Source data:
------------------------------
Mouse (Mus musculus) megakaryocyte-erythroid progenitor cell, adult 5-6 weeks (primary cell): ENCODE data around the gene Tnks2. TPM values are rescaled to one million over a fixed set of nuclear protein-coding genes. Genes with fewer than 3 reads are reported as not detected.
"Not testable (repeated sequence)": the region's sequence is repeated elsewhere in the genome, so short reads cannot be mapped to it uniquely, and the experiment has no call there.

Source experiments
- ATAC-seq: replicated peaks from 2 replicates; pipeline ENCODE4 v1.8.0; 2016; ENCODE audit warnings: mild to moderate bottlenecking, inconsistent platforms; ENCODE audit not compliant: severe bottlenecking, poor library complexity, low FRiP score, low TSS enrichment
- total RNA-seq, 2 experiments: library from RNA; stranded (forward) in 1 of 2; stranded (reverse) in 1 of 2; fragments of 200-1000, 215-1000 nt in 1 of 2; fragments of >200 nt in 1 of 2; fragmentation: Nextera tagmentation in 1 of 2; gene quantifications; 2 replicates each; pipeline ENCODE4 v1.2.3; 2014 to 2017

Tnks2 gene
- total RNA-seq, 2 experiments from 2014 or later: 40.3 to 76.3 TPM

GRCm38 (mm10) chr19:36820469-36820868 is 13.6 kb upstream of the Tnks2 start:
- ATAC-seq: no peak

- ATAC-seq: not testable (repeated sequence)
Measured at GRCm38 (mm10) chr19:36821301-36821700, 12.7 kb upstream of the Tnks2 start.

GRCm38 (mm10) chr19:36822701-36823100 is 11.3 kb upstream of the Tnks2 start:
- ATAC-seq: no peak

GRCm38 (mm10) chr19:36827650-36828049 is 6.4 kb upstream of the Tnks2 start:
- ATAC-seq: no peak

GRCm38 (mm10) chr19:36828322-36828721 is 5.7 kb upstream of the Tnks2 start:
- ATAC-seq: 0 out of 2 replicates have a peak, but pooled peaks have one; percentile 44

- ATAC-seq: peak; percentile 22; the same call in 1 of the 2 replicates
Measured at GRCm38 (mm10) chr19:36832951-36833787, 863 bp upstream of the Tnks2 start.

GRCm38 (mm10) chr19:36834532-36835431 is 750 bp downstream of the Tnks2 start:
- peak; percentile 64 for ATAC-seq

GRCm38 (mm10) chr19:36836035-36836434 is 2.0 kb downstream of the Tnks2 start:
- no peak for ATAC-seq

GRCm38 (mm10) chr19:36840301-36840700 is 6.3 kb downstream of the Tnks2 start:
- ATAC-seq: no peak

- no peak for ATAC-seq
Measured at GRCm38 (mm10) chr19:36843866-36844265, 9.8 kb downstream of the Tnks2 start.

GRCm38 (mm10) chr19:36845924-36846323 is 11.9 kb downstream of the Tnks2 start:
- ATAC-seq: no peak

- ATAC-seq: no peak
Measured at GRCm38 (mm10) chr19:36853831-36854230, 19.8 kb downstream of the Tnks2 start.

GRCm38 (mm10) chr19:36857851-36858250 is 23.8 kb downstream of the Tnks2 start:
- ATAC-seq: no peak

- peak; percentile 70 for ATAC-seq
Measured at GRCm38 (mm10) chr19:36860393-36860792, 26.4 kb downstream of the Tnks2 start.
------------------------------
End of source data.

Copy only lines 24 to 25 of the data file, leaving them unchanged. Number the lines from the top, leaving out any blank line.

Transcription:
GRCm38 (mm10) chr19:36840301-36840700 is 6.3 kb downstream of the Tnks2 start:
- ATAC-seq: no peak